Fireworks are a Fourth of July staple.
Families from across the country settle into a comfy spot on a blanket, a bleacher or even a boat to catch a Fourth of July fireworks display.
The tradition of lighting off fireworks on the holiday is one that dates back to 1777, when the first Fourth of July fireworks beamed through the sky.
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Unfortunately, the beautiful sight can also be dangerous if fireworks are not properly handled.
As many Americans look forward to celebrating the Fourth of July with family and friends, injuries with fireworks have become all too common.
“It’s imperative that consumers know the risks involved in using fireworks, so injuries and tragedies can be prevented. The safest way to enjoy fireworks is to watch the professional displays,” said Consumer Product Safety Commission (CPSC) Chair Alex Hoehn-Saric in a press release in a CPSC report.
Approximately 10,200 people went to the emergency room for injuries related to fireworks in 2022, per the report, and there were 11 deaths reported.
Seventy-three percent of all firework-related injuries in 2022 occurred a few weeks prior to and after July 4 last year, with most of the injuries being from firecrackers.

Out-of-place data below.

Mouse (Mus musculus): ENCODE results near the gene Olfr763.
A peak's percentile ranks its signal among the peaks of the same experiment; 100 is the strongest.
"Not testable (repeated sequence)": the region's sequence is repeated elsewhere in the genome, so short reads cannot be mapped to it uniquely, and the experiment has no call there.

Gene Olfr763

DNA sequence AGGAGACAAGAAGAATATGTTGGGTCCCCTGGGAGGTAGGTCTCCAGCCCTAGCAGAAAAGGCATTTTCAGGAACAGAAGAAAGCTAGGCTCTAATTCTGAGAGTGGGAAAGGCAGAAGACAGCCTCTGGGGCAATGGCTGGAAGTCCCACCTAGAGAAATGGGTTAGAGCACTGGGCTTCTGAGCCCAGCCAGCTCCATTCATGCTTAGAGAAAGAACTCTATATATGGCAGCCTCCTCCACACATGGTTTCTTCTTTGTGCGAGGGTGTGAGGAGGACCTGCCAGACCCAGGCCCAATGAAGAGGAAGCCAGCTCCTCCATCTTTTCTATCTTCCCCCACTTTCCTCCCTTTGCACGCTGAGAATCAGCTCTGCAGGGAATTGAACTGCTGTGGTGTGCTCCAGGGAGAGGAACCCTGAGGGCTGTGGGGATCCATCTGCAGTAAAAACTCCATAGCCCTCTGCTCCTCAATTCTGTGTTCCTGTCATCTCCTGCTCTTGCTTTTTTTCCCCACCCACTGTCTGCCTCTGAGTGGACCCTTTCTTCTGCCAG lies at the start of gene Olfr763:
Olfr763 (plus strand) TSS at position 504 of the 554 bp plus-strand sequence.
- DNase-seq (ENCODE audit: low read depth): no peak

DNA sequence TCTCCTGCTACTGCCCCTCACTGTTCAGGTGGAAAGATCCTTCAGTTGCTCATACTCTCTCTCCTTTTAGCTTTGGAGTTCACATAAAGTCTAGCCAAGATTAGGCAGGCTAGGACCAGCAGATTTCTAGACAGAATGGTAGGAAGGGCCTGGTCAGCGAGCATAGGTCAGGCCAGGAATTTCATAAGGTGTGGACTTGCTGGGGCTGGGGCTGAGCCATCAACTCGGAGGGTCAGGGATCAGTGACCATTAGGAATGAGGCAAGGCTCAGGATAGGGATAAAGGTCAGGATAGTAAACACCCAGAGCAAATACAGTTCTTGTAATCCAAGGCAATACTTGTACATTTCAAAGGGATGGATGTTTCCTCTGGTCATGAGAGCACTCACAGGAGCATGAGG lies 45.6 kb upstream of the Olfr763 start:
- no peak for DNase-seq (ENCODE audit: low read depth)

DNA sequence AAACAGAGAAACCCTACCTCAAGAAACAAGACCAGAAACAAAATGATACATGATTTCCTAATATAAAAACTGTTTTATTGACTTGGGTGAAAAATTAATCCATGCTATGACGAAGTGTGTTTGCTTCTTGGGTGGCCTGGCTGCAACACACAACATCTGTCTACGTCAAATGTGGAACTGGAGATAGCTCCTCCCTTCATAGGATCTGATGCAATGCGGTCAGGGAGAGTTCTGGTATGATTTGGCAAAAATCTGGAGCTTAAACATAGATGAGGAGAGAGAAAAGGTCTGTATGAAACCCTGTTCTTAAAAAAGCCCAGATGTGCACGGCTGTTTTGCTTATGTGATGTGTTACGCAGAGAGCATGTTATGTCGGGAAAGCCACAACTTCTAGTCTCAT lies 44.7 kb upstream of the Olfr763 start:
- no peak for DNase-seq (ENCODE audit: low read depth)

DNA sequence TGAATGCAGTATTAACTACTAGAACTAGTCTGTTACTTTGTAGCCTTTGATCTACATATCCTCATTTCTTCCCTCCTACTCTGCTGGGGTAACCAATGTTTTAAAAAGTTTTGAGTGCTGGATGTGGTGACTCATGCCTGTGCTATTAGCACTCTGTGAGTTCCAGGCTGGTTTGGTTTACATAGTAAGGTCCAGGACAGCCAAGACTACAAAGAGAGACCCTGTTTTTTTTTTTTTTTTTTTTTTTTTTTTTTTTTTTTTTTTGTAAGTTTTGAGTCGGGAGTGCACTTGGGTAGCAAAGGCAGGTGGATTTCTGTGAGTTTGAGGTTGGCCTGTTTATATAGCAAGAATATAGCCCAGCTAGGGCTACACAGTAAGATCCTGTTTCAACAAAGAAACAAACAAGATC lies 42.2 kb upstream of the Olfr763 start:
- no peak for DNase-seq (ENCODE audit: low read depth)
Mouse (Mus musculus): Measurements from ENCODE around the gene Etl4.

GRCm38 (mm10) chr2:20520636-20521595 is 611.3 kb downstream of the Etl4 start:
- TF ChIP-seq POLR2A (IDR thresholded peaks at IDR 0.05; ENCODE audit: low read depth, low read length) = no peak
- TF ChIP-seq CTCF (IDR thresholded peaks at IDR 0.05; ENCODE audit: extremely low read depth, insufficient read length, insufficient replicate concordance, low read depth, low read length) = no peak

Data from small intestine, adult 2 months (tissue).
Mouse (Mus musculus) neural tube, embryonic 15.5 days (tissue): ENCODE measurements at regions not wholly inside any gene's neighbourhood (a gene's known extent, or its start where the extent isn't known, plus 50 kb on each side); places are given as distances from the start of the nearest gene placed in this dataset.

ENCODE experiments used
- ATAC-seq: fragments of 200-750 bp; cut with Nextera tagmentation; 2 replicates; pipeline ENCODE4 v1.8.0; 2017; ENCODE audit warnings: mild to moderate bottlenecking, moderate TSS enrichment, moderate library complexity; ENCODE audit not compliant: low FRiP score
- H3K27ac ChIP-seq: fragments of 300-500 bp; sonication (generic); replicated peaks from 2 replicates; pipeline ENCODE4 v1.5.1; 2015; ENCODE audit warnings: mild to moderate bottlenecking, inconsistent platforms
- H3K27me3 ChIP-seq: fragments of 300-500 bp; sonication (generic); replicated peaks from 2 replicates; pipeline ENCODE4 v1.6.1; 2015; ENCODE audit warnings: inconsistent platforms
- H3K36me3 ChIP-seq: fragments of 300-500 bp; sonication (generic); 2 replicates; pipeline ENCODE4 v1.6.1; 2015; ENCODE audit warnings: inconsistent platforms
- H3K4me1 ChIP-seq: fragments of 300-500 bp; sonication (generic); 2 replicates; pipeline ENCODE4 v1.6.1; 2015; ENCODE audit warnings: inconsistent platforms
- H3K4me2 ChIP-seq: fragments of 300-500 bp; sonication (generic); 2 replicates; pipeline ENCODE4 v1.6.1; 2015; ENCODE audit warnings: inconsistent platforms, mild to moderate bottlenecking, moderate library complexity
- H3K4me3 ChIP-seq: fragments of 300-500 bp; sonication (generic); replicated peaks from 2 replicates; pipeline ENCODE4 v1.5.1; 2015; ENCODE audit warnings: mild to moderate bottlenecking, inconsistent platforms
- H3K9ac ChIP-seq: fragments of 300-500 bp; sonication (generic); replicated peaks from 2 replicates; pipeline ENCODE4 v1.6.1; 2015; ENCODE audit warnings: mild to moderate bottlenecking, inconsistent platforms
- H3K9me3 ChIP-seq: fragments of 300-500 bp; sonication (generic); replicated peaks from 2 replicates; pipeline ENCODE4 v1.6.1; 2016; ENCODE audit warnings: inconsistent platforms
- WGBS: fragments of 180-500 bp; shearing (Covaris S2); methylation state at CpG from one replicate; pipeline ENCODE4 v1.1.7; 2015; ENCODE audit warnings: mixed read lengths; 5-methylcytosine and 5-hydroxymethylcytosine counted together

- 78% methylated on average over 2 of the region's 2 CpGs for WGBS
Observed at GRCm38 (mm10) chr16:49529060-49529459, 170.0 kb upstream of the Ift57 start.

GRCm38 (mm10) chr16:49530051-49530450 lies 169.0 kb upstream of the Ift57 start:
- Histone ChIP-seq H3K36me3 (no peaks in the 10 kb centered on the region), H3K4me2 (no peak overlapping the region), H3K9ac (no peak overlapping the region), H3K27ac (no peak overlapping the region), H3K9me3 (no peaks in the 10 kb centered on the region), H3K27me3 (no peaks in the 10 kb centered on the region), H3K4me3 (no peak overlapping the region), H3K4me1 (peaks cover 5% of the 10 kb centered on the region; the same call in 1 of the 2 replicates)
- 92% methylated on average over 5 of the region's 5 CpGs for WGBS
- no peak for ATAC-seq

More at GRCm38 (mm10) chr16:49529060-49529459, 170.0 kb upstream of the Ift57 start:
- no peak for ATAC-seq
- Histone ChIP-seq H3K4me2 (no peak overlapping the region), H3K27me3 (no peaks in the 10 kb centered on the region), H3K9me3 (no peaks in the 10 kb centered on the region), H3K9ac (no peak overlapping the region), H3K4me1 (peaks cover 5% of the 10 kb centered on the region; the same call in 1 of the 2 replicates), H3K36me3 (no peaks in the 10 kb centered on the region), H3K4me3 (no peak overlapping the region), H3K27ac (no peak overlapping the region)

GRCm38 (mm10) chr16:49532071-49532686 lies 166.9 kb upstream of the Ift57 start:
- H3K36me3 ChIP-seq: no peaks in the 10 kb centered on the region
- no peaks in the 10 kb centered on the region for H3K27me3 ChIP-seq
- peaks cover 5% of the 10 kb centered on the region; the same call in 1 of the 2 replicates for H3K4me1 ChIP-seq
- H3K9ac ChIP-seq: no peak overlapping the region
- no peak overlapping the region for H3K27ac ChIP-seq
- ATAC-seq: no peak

Hands and fingers were the most common part of the body injured, followed by the head, face and ears.
A University of Michigan national poll reminds people that children also need to be aware of firework safety.
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“For many families, setting off fireworks is a favorite summer tradition, but fireworks are unpredictable. It’s essential that parents keep children far away from where those fireworks are set off,” said Sarah Clark, the co-director of a recent University of Michigan Health C.S. Mott Children’s Hospital National Poll on Children’s Health.
“Parents need to ensure children are at the right age and maturity level to understand the dangers involved and importance of carefully following all safety rules. If the child is not ready to do these things, their risk of burns, eye injuries and other accidents is increased.”
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Parents often see sparklers as a safer alternative for kids, but there were 600 emergency-department related injuries due to sparklers in 2022, per the CPSC report.
Sparklers can burn at over 1,000 degrees, which can lead to serious injuries if not handled the right way, Clark said.
“Parents may believe that sparklers are a safe way for younger children to enjoy summer celebrations. But these are handheld fireworks that can reach temperatures hot enough to burn some metals,” Clark said in the press release.
“Sparklers are only safe if parents enforce all safety measures and children follow them.”
Here are some other firework safety tips from the press release:
- Only purchase legal fireworks that are labeled for consumer use
- Light fireworks one at a time
- Don’t try to relight a firework
- Never use fireworks while impaired by alcohol or drugs
- Have a bucket of water or garden hose in case of emergency
- Never throw fireworks at anyone
- Make sure the fireworks are legal in your area